BOARD MEMBER, 2022-2023 Dr. Garfield A. D. Clunie is a leading expert in women’s health and healthy equity. He currently serves as President of the nation’s oldest and largest organization of African American physicians, the National Medical Association and has dedicated more than 15 years with the organization. He has served on the National Medical Association’s Board in several roles including as Region 1 Chair and Trustee; Chairman of the Board of Trustees; Chair of the Committee on Administrative and Financial Affairs, National Treasurer and has served as a member of numerous councils/committees. Dr. Clunie has built his career on serving vulnerable populations and as an advocate for the elimination of health disparities and seeking health equity for all. Dr. Clunie is double boarded in Obstetrics and Gynecology, and Maternal-Fetal Medicine (MFM) is an Assistant Professor of Obstetrics, Gynecology and Reproductive Science at the Icahn School of Medicine at Mount Sinai. Dr. Clunie currently works at the Mount Sinai Health System, where he supervises MFM fellows, OB/GYN residents, and medical students at the Outpatient High-Risk Pregnancy Clinic and Ultrasound Unit at Mount Sinai Hospital and is Site Director of Maternal-Fetal Medicine at Mount Sinai Downtown – Union Square. In addition to caring for pregnant women with complex medical conditions, Dr. Clunie’s special interests include prenatal diagnosis of fetal anatomic and genetic abnormalities, and preconception and inter-conception care, diabetes in pregnancy and fetal growth abnormalities. Dr. Clunie has authored several peer-reviewed articles and book chapters. In September, Dr. Clunie will be joining the faculty at NYU Langone Health where he will be Associate Professor of Obstetrics and Gynecology, and inaugural Vice Chair for Diversity, Equity, and Inclusion in the Department. After receiving a Bachelor of Science degree in Biochemistry from the State University of New York at Stony Brook, Dr. Garfield Clunie earned his medical degree from Bowman Gray School of Medicine at Wake Forest University. He completed a residency in Obstetrics and Gynecology at NYU Downtown Hospital and went on to complete a prestigious fellowship in Maternal-Fetal Medicine (MFM) at Tufts – New England Medical Center. Dr. Clunie has focused his organizational leadership on his beloved National Medical Association but he is active in numerous organizations including the American College of Obstetrics and Gynecology where he is a fellow and Secretary/Treasurer of District II, Section 1 (Manhattan) and the Society for Maternal-Fetal Medicine, where he is a fellow has served on the Legislative Affairs Committee, the Maternal Alcohol Abuse Task Force, and is currently a member of the Global Health Committee. As a medical student he was a leader and served as Co-President of the Student National Medical Association (SNMA) at his medical school and as Region 4 Director, which involved coordinating and executing programmatic initiative within 6 states (North Carolina, South Carolina, Georgia, Florida, Alabama) as well as the Caribbean. The SNMA is the nation’s oldest and largest association of minority medical students. He is also a member of the NAACP, the National Action Network, the Schomburg Center for Research in Black Culture, the Global Jamaica Diaspora Council’s Jamaica Diaspora Northeast Health Sector and the Jamaica Diaspora Health Taskforce Action Network. Dr. Clunie’s personal story is one of resilience, vision and tenacity; he is a native of Jamaica, born in The Garden Parish of Saint Ann, and currently resides in New York City where he serves on the Board of his condominium. Dr. Clunie remains dedicated to addressing health and wellness nationally and internationally as this is his purpose of his life.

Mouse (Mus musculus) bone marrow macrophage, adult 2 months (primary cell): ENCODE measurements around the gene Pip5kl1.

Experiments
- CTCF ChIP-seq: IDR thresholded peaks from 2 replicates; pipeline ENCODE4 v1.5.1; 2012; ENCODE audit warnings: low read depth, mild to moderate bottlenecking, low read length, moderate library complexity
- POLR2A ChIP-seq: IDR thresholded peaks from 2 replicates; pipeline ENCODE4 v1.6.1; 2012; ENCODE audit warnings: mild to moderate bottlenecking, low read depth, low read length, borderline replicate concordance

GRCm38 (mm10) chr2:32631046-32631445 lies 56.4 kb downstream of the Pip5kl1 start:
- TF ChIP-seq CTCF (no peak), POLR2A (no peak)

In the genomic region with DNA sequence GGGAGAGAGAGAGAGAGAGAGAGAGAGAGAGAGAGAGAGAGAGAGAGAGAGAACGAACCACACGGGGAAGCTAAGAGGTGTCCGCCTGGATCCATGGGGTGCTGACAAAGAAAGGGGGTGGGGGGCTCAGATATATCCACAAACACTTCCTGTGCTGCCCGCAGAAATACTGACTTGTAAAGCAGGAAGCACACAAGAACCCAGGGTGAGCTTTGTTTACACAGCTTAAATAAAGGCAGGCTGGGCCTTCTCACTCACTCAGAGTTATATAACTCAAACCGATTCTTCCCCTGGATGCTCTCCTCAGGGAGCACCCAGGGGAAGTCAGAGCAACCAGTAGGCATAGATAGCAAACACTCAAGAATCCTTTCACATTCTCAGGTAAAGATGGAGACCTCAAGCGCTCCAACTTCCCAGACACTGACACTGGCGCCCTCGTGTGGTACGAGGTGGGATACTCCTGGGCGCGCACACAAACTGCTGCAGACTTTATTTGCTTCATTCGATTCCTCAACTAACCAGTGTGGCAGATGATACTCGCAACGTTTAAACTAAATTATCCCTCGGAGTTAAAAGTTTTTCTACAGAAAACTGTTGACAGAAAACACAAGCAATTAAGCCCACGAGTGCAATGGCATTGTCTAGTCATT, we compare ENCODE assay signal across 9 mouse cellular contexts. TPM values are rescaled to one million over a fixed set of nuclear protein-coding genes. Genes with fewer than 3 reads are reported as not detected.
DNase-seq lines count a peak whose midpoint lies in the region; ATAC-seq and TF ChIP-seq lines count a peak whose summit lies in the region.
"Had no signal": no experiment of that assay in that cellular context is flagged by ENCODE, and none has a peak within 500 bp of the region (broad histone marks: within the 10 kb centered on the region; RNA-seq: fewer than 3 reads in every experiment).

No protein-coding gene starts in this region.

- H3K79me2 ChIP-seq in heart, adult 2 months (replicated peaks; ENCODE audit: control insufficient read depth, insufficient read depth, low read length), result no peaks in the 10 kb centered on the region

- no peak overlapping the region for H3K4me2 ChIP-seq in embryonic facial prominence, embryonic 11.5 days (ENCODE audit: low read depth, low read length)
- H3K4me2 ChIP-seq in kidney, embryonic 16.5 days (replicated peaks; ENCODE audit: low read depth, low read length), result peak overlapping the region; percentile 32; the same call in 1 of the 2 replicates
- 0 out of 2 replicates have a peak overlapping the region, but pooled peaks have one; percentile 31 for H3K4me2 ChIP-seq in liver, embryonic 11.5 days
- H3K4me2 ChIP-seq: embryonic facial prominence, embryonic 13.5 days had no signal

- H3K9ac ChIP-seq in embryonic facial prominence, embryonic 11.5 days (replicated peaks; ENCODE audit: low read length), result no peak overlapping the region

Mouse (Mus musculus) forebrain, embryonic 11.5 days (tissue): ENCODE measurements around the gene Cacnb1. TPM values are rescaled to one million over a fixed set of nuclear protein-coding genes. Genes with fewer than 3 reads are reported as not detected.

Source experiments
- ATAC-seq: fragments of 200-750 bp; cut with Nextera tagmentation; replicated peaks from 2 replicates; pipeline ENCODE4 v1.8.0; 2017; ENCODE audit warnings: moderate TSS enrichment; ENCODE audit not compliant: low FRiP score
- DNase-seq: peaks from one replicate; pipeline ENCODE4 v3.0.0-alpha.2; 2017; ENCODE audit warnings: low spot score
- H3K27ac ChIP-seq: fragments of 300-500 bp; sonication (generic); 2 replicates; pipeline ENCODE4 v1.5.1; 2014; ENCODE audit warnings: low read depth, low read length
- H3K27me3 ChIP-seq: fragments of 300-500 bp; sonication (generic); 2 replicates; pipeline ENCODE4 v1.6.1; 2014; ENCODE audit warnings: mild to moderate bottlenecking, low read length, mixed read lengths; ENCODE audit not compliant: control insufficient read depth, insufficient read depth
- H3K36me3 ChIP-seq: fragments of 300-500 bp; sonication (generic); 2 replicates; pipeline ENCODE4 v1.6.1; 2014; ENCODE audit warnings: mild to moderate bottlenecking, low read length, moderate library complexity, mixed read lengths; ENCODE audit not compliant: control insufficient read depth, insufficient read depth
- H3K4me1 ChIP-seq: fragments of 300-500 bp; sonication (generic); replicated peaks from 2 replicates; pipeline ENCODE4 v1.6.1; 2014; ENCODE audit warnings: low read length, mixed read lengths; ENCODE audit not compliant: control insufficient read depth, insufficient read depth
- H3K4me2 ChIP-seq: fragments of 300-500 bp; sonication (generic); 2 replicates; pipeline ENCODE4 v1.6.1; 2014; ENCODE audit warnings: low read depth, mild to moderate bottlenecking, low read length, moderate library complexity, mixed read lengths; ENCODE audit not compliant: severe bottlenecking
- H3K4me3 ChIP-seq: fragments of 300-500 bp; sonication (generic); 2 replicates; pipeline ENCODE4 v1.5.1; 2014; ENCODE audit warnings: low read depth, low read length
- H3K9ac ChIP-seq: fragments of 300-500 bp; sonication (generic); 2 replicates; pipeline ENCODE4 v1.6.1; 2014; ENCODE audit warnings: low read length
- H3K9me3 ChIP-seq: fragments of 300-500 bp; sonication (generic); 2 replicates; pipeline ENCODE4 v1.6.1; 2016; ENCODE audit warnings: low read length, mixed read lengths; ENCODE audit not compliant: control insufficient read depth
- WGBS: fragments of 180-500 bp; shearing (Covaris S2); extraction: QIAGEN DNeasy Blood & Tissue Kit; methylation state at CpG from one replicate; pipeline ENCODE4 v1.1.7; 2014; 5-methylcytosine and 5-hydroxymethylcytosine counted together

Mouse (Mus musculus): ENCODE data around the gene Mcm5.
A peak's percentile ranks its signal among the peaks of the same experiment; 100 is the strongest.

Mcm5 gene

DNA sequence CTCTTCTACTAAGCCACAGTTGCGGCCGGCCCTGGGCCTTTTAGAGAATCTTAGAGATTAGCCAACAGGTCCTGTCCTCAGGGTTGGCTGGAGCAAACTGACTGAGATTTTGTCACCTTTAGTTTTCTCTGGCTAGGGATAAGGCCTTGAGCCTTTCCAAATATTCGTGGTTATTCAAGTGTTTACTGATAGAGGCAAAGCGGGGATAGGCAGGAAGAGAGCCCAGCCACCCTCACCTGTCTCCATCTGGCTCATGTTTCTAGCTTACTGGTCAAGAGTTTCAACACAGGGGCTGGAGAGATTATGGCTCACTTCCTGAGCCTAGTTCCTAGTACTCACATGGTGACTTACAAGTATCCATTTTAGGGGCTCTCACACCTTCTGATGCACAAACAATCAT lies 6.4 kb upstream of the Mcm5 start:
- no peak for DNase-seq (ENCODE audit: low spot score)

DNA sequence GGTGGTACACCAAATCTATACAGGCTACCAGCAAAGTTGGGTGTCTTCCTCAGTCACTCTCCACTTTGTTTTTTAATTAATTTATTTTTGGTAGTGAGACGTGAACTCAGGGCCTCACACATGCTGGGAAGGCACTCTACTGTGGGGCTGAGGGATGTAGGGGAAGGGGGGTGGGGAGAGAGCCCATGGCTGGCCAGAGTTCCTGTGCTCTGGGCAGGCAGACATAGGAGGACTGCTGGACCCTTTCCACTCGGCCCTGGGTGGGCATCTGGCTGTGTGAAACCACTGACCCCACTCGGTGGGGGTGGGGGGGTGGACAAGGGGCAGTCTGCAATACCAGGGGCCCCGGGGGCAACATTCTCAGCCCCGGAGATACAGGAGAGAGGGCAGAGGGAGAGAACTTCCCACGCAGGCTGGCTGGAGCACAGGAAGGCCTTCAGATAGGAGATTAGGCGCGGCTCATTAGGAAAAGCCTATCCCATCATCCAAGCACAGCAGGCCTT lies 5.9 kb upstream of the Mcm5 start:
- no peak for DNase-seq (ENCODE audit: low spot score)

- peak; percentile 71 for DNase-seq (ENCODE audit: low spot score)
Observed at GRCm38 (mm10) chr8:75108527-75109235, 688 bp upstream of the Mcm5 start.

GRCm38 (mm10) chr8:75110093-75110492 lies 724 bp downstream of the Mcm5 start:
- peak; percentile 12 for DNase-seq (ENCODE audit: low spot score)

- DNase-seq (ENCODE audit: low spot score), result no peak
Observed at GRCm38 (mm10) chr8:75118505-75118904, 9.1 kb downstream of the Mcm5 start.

Wake Forest School of Medicine